Just to be clear, anonymous types are also read-only - msdn. – bsegraves Mar 16 '12 at 19:09
21

C# has tuples as of version 4.0.

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11

Some answers seem just wrong,

  1. you can't use dictionary how would store the pairs (a,b) and (a,c). Pairs concept should not be confused with associative look up of key and values
  2. lot of the above code seems suspect

Here is my pair class

public class Pair<X, Y>
{
    private X _x;
    private Y _y;

    public Pair(X first, Y second)
    {
        _x = first;
        _y = second;
    }

    public X first { get { return _x; } }

    public Y second { get { return _y; } }

    public override bool Equals(object obj)
    {
        if (obj == null)
            return false;
        if (obj == this)
            return true;
        Pair<X, Y> other = obj as Pair<X, Y>;
        if (other == null)
            return false;

        return
            (((first == null) && (other.first == null))
                || ((first != null) && first.Equals(other.first)))
              &&
            (((second == null) && (other.second == null))
                || ((second != null) && second.Equals(other.second)));
    }

    public override int GetHashCode()
    {
        int hashcode = 0;
        if (first != null)
            hashcode += first.GetHashCode();
        if (second != null)
            hashcode += second.GetHashCode();

        return hashcode;
    }
}

Here is some test code:

[TestClass]
public class PairTest
{
    [TestMethod]
    public void pairTest()
    {
        string s = "abc";
        Pair<int, string> foo = new Pair<int, string>(10, s);
        Pair<int, string> bar = new Pair<int, string>(10, s);
        Pair<int, string> qux = new Pair<int, string>(20, s);
        Pair<int, int> aaa = new Pair<int, int>(10, 20);

        Assert.IsTrue(10 == foo.first);
        Assert.AreEqual(s, foo.second);
        Assert.AreEqual(foo, bar);
        Assert.IsTrue(foo.GetHashCode() == bar.GetHashCode());
        Assert.IsFalse(foo.Equals(qux));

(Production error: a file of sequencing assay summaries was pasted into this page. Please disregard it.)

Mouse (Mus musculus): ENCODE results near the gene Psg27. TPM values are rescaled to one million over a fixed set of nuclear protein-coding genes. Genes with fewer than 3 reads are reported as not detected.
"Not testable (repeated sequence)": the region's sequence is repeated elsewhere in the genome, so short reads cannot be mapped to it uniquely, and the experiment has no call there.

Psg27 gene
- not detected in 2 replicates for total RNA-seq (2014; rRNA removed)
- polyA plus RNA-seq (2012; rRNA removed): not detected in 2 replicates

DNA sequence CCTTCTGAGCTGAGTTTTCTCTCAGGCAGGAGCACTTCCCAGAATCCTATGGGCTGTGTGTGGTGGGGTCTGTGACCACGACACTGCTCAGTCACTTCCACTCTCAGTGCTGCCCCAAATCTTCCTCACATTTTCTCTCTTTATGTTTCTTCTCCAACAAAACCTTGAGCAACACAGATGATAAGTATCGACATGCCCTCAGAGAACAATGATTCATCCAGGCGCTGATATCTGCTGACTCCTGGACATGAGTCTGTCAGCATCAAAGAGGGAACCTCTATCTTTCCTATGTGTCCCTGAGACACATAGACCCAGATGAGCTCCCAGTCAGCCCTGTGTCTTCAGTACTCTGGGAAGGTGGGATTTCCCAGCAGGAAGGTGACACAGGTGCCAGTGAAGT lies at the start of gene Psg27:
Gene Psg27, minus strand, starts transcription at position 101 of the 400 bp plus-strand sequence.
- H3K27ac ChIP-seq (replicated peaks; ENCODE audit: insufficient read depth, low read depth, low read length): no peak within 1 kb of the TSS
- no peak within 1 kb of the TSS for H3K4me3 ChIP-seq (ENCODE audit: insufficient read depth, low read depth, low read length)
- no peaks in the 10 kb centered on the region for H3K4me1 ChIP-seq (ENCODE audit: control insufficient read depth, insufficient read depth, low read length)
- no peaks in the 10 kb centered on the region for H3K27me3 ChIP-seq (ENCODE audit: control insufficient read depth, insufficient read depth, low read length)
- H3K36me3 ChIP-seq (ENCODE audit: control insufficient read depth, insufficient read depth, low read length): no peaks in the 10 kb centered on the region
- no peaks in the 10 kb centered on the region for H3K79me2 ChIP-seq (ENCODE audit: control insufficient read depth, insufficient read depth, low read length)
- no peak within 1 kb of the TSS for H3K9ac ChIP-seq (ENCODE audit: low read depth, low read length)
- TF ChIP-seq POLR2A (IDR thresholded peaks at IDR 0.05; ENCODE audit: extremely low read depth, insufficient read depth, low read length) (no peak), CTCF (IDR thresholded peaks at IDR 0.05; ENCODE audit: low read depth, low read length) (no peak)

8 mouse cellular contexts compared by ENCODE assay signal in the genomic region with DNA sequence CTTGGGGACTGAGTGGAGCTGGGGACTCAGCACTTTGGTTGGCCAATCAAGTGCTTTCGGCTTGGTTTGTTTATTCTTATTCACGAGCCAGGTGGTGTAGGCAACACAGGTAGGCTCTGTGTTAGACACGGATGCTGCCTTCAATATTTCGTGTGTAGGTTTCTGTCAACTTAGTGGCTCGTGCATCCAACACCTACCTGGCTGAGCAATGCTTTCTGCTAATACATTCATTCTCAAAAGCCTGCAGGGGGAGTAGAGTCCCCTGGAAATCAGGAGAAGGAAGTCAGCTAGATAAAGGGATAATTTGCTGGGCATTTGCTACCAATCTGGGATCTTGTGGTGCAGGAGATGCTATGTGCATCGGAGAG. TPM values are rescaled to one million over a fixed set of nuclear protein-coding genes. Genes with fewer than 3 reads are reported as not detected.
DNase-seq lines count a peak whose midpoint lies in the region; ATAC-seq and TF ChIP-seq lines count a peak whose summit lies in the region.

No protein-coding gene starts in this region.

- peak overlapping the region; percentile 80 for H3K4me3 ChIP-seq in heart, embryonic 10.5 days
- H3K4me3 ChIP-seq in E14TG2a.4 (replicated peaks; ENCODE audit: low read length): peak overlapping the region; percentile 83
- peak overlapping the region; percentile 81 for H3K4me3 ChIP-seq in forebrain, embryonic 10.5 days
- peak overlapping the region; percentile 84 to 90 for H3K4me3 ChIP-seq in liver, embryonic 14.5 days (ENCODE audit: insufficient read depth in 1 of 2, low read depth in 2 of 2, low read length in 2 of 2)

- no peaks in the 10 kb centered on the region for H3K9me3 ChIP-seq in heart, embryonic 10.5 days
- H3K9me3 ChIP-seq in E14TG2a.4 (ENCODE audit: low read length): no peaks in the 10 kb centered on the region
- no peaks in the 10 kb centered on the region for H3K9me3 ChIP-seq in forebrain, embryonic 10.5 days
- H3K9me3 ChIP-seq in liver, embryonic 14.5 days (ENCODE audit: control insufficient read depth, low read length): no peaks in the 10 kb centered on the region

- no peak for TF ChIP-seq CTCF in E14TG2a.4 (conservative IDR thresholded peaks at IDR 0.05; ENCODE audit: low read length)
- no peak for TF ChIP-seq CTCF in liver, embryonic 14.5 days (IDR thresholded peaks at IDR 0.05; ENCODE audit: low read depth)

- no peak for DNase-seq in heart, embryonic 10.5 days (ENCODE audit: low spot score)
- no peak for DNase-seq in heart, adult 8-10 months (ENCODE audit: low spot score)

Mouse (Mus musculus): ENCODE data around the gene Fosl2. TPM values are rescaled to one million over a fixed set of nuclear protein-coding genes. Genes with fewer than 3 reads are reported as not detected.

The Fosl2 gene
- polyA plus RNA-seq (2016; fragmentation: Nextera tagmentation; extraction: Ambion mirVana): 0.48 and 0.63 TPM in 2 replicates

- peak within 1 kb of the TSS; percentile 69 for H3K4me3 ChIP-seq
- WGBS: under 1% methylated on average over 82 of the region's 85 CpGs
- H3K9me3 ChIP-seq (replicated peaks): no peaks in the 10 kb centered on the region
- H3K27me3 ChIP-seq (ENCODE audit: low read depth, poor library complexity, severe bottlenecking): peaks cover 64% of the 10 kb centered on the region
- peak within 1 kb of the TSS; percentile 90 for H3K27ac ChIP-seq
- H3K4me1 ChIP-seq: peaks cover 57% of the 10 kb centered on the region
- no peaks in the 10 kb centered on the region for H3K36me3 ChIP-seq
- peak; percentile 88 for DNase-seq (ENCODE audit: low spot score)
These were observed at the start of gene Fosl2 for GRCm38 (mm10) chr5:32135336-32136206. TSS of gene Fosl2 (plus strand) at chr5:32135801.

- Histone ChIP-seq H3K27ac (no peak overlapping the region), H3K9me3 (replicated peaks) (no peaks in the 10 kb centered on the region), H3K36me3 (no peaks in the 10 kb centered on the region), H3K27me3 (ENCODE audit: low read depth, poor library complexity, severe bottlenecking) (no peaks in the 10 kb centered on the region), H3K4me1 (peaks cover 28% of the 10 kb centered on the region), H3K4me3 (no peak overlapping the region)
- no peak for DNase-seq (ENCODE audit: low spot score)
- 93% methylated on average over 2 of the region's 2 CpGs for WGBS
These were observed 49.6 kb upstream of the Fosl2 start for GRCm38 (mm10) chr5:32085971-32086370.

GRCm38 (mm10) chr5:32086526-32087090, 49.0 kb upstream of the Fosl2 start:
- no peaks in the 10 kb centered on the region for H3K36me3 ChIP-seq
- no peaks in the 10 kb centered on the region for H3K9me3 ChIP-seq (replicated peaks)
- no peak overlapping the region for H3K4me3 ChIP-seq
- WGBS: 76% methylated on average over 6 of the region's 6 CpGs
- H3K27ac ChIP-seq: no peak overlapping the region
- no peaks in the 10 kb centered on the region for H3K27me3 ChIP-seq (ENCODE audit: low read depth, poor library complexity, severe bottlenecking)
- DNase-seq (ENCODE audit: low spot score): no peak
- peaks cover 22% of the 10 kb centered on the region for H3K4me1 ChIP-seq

Assert.IsFalse(foo.Equals(null));
        Assert.IsFalse(foo.Equals(aaa));

        Pair<string, string> s1 = new Pair<string, string>("a", "b");
        Pair<string, string> s2 = new Pair<string, string>(null, "b");
        Pair<string, string> s3 = new Pair<string, string>("a", null);
        Pair<string, string> s4 = new Pair<string, string>(null, null);
        Assert.IsFalse(s1.Equals(s2));
        Assert.IsFalse(s1.Equals(s3));
        Assert.IsFalse(s1.Equals(s4));
        Assert.IsFalse(s2.Equals(s1));
        Assert.IsFalse(s3.Equals(s1));
        Assert.IsFalse(s2.Equals(s3));
        Assert.IsFalse(s4.Equals(s1));
        Assert.IsFalse(s1.Equals(s4));
    }
}
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  • 3
    If you don't implement IEquatable you will get boxing. There is more work to be done to complete your class correctly. – Jack Sep 18 '12 at 17:53
8

If it's about dictionaries and the like, you're looking for System.Collections.Generic.KeyValuePair<TKey, TValue>.

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3

Depending on what you want to accomplish, you might want to try out KeyValuePair.

The fact that you cannot change the key of an entry can of course be rectified by simply replacing the entire entry by a new instance of KeyValuePair.

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3

I created a C# implementation of Tuples, which solves the problem generically for between two and five values - here's the blog post, which contains a link to the source.

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2